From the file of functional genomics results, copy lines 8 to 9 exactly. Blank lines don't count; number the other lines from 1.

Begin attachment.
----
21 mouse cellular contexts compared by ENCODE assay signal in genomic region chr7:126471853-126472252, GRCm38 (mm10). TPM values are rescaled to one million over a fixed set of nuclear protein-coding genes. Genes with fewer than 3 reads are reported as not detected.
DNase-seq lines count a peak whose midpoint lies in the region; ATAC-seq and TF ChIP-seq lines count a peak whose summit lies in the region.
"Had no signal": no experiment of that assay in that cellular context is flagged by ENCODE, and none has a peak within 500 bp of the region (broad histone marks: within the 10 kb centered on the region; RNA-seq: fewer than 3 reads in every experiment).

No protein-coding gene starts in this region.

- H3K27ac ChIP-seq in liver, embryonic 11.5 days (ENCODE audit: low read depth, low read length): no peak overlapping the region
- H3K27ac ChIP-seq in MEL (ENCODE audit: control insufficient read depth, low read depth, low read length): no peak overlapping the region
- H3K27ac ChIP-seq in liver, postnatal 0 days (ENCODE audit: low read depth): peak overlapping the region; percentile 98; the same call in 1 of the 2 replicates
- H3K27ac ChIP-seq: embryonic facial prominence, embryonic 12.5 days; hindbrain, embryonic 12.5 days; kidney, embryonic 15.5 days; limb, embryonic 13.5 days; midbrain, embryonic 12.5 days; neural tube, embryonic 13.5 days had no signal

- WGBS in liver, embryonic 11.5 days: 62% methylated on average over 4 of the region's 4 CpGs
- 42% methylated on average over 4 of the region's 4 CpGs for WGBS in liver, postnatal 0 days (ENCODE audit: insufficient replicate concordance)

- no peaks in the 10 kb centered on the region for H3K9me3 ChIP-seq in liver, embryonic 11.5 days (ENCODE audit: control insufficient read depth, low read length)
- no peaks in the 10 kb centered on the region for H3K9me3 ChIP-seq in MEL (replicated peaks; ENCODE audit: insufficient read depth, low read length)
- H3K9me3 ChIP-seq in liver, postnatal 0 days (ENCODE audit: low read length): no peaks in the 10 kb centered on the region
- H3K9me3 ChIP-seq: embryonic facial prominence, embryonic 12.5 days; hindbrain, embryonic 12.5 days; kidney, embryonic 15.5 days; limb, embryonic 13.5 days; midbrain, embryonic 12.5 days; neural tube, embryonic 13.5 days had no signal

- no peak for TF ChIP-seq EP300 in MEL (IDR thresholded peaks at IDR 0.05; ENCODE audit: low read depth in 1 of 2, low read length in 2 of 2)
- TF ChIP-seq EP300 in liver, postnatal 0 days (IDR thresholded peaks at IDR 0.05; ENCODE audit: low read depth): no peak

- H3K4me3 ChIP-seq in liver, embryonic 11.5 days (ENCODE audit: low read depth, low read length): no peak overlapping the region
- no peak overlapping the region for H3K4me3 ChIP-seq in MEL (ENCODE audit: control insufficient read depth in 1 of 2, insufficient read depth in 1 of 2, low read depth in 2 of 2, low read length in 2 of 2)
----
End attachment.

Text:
- H3K27ac ChIP-seq: embryonic facial prominence, embryonic 12.5 days; hindbrain, embryonic 12.5 days; kidney, embryonic 15.5 days; limb, embryonic 13.5 days; midbrain, embryonic 12.5 days; neural tube, embryonic 13.5 days had no signal

- WGBS in liver, embryonic 11.5 days: 62% methylated on average over 4 of the region's 4 CpGs